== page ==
“With my experience in public consultation gained over the years, I have become acutely aware that very often the engineering profession takes the public’s understanding of the application of engineering measures for granted.
Many years ago, while attending a mobile public exhibition showing proposals for a town-wide safety project I noticed an elderly lady staring at an exhibit. I wandered over and asked if she had any comments. She replied that she was trying to understand the drawing. I started to explain what the various lines and symbols meant and how they were related to the existing layout. Soon I had a sizeable crowd around followed by a series of questions. It became apparent that none of the crowd could understand any of the drawings but were religiously attending the exhibition out of a mixture of curiosity and duty, too shy or scared or not wanting to show their ignorance to enquire about the drawings on show.
I vowed there and then to ensure that if ever I was involved in a public consultation procedure to produce exhibits which the general public could understand. No more engineering drawings but digitally edited photographs to show what the end product would look like. Perspective drawings would replace plans in order to give a more realistic representation. Whether it's a photograph, picture or drawing, colour and texture would be an integral part of any artefact, together with plain English descriptions of the measures and their justification.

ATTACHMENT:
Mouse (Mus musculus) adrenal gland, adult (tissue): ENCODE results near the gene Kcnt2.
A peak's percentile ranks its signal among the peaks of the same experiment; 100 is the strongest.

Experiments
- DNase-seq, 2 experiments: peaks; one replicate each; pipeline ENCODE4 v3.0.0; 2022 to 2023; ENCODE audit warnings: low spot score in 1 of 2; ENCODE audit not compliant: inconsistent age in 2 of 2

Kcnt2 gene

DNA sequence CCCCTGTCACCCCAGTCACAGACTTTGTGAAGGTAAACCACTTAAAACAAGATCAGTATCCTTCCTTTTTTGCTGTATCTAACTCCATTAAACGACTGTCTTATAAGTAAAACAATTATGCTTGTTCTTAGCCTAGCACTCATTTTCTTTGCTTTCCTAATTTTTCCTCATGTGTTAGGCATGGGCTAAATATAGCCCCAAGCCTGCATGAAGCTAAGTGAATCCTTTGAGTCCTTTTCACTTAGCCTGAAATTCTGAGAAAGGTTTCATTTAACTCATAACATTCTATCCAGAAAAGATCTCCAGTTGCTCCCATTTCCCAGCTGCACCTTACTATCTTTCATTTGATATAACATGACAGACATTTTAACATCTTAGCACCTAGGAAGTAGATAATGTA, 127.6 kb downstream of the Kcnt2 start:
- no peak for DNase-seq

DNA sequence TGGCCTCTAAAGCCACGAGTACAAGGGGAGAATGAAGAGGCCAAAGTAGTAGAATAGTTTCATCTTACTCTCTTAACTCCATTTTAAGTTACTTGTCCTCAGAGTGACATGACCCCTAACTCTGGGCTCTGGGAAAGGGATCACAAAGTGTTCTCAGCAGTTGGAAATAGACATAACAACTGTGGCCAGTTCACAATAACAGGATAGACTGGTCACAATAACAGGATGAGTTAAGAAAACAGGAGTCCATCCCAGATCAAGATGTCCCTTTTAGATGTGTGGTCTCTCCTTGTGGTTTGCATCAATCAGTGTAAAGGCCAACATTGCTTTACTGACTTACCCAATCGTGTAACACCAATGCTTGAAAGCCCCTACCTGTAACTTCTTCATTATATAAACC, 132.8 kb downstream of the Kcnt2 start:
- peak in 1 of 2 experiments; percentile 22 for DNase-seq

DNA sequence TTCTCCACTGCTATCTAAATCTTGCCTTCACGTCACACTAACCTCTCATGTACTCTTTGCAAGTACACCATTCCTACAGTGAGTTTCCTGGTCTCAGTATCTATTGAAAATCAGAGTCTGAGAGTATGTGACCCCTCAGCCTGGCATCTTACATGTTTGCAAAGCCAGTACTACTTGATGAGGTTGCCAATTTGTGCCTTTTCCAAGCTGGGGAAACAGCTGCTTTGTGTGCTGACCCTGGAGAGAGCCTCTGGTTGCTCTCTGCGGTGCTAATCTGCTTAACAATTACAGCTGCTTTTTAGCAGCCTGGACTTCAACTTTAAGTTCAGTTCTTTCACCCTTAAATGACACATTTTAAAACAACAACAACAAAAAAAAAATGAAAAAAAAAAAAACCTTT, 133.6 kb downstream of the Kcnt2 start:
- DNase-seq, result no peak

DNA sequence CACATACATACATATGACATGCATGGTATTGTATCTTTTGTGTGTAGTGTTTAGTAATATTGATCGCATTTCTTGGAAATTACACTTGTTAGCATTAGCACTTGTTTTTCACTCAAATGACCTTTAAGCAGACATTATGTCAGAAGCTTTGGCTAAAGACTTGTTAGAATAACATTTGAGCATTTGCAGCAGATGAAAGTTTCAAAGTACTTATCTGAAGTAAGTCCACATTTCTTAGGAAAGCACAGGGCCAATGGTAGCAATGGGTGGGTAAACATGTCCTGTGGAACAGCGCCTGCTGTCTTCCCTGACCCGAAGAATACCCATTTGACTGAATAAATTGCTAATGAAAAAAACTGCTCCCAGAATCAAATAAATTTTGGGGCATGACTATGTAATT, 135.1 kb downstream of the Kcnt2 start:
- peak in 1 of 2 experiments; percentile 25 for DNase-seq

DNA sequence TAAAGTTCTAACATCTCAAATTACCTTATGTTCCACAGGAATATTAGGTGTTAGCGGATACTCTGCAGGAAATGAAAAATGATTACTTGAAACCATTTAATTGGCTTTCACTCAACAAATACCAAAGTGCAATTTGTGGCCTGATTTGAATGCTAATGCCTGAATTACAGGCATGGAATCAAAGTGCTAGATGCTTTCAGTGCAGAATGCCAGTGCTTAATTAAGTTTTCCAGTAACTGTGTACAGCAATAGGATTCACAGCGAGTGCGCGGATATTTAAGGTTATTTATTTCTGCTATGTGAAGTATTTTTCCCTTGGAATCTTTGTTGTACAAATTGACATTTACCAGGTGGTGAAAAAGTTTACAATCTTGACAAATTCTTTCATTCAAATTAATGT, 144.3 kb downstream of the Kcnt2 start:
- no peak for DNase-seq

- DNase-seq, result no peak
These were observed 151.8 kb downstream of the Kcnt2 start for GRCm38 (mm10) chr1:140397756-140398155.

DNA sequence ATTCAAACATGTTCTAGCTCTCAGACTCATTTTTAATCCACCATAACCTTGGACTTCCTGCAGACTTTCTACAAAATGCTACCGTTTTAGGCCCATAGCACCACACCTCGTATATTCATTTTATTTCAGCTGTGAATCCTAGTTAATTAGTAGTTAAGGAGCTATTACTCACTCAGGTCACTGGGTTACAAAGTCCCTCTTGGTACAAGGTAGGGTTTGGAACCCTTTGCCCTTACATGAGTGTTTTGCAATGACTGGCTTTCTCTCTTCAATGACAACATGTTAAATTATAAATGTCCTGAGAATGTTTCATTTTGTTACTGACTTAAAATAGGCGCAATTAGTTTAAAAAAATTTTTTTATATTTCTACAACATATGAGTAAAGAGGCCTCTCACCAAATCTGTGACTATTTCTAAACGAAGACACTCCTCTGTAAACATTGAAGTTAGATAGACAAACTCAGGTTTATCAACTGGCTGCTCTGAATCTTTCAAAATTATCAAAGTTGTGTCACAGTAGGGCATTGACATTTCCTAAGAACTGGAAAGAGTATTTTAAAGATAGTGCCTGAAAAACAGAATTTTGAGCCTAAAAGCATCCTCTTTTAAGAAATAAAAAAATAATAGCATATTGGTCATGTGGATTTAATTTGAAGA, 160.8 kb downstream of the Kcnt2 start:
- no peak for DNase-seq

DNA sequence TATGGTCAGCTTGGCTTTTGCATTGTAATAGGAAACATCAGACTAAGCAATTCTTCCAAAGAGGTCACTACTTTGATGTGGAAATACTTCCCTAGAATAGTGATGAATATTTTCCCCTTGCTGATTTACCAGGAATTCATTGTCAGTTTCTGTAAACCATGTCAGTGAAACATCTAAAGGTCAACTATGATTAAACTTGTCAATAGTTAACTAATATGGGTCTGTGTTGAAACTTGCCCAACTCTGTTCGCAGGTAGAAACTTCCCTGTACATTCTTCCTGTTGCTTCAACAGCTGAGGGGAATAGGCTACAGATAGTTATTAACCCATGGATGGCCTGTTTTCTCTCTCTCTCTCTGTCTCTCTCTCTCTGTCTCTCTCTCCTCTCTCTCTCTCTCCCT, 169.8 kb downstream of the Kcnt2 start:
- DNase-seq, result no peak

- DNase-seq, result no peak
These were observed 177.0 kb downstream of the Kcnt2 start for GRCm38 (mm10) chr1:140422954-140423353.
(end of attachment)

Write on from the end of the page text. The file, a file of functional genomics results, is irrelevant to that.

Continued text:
This misunderstanding has often led to situations where the public, particularly the variety of road users, do not use the highway correctly or as safely as intended. For example, very few drivers know the subtle difference between lane markings and hazard warning markings or even know what the use of the latter implies. A recent poll has shown an amazing ignorance on the part of road users of the meaning of basic warning and informatory traffic signs.
Far too often, direction signs contain far too much information for the average driver to absorb. The public’s perception of signing and carriageway markings is often quite different to how the traffic engineer envisages their application and, in many cases, quite different to they were intended to be interpreted. We, as a profession, have for too long assumed that the public regard the use of signs in the same context as ourselves.
My company takes this apparent difference seriously and aim to set standards of design and implementation which are easy and more obvious for the road user to understand and hence use in a safe and reliable manner.”
- Lance Fogg, BSc(Hons) DMS, CEng, MICE, FCIHT, FSoRSA | Founder and Director of Arena Associates Ltd